Graduate Programs


The Anthropology Department offers a rigorous and comprehensive program for graduate students, who examine and experience anthropology through fieldwork, laboratory work, and close study. Our faculty members are experts in the study of many of today’s hot spots like Iran, Afghanistan, Indonesia, Pakistan, and China. Other areas of faculty expertise—like the effects of religion on politics and society, democratic transitions, and evolutionary biology—are at the forefront of current trends in anthropology.

Social anthropologists typically measure themselves along two lines: areas of ethnographic expertise and areas of theoretical significance. Ethnographically, the Department has concentrated on developing three overlapping strengths: Africa (Davidson , Ngom, Shipton, Asia (Barfield, Weller, Korom, Shohet, Smith-Hefner, Weller, White, and the Islamic world (Barfield, Haeri, Hefner, Norton, Smith-Hefner). These specialties mesh with strengths of the entire University. We spread more broadly for theoretical topics, but we have a number of important synergies for which we are known. One is the study of religion in the contemporary world (Haeri, Hefner, Korom, Ngom, Smith-Hefner, Weller). There is, in addition, something of a BU Anthropology school on problems of pluralism and civil society (with recent books by Hefner, Norton, and Weller). Another concentration of energies concerns issues of youth and popular culture (Arkin, Ngom, Shohet, Smith-Hefner, and White).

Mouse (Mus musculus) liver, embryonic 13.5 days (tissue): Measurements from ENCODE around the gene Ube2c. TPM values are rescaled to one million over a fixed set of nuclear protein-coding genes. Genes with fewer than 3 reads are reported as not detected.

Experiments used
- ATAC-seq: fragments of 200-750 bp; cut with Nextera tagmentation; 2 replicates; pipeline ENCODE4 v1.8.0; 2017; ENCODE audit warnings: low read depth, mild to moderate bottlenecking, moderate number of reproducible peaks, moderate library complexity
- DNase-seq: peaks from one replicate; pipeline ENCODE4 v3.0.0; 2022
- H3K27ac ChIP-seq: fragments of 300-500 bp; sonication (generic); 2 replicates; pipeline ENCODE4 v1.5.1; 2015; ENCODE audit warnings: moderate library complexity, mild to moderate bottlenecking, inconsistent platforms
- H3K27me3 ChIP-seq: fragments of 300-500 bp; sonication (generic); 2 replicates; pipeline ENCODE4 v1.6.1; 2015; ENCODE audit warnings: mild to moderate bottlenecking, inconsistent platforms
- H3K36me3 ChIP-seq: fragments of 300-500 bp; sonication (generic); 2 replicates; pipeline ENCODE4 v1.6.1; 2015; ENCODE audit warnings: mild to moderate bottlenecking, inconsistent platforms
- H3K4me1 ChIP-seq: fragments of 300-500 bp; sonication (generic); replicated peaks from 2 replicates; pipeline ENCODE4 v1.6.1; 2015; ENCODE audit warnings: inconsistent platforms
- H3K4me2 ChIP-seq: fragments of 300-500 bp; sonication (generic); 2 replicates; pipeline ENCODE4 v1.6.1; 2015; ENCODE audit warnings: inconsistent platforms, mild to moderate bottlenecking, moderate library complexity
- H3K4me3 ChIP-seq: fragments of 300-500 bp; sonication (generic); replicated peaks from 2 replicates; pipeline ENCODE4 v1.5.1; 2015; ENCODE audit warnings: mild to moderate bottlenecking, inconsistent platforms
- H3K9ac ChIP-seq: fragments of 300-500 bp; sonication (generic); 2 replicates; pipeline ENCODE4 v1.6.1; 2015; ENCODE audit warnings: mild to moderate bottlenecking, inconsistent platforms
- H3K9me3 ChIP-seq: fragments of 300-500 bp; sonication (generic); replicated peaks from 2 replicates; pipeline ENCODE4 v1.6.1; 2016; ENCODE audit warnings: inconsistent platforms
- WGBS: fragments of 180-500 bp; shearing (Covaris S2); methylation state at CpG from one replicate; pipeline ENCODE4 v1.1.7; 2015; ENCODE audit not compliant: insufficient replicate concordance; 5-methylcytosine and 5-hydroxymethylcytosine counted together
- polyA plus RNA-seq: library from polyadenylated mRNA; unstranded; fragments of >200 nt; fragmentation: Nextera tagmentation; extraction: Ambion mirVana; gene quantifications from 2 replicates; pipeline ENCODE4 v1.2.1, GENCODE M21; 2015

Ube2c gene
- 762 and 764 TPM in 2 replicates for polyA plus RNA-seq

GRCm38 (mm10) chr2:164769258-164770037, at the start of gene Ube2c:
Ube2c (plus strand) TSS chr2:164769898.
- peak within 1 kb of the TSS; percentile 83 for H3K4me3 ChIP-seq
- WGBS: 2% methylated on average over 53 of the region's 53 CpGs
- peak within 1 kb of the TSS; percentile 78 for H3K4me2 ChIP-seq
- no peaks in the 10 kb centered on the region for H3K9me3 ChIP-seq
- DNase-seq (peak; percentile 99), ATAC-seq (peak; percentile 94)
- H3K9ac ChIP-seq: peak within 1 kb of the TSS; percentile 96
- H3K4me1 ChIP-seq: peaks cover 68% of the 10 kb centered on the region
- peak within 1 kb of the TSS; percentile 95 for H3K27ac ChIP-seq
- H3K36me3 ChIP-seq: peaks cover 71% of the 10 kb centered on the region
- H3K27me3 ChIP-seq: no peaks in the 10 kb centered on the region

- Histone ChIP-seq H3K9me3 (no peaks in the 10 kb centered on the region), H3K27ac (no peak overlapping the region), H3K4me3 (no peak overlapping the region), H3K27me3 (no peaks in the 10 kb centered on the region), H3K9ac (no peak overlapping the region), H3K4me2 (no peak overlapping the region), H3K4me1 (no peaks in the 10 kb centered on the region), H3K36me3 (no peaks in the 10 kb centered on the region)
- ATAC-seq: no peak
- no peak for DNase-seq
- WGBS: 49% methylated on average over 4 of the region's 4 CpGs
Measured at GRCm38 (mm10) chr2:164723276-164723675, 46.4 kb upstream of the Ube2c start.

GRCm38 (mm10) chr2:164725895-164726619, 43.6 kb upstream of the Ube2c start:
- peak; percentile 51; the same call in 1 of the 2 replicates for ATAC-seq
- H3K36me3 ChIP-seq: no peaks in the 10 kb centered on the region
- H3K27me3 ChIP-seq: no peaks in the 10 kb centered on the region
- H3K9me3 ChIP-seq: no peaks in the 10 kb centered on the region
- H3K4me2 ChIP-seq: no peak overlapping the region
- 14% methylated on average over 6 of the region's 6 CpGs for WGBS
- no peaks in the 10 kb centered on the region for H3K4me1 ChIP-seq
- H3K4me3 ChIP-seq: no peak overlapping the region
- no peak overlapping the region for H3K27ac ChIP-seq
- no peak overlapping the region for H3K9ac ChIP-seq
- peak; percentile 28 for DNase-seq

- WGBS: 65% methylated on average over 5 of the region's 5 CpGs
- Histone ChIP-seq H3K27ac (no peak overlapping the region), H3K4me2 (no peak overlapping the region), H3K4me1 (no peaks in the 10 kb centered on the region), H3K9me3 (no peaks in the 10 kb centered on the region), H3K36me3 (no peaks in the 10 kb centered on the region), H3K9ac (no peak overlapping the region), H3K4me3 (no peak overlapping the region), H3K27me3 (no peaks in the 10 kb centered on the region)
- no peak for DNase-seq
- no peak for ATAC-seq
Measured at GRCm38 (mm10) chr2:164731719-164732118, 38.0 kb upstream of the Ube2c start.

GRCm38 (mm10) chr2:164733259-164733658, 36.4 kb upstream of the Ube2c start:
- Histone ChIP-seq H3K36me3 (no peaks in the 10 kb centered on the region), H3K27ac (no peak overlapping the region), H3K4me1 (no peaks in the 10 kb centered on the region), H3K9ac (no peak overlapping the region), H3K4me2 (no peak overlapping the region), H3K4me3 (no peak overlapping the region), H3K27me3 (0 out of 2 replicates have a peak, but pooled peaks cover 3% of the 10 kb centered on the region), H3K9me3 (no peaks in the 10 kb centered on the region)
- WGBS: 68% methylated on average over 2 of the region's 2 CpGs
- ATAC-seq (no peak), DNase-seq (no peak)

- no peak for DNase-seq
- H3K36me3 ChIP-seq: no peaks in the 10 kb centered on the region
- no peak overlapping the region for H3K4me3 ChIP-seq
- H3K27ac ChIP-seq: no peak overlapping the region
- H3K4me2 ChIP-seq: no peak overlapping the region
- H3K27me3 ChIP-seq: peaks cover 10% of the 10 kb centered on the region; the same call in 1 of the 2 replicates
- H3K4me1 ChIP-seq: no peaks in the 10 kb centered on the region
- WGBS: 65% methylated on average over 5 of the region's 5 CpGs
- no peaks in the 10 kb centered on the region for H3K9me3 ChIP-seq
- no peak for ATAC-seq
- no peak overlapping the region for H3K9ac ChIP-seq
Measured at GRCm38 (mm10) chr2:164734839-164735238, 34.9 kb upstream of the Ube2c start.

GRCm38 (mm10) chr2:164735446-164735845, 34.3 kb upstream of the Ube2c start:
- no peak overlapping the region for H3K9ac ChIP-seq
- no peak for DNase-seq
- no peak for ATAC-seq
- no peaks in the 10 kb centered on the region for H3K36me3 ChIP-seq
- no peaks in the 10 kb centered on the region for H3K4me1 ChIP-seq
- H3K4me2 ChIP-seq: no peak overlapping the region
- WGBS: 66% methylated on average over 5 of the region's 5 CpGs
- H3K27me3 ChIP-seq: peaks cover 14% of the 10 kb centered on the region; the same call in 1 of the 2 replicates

Boston University has also committed itself to a program of intensive development in biological anthropology, with the goal of producing a world-class center of research and education. Five teaching faculty have been added to the Department’s roster since September 2008. Current faculty projects afford opportunities for student participation in cutting-edge field and laboratory work on both human and non-human primates. Faculty research interests encompass morphology, behavior, endocrinology, and genetics, including laboratory studies of the evolution of primate locomotion (Cartmill) and field and lab work on the behavioral ecology of orangutans (Knott), human vocal and endocrinological maturation (Hodges-Simeon), and obesity and metabolism (Schmitt). Eva Garrett, who will join our faculty in 2017, investigates the anatomical and genetic evolution of the sense of smell in humans and other primates.

Rob Weller,
Director of Graduate Studies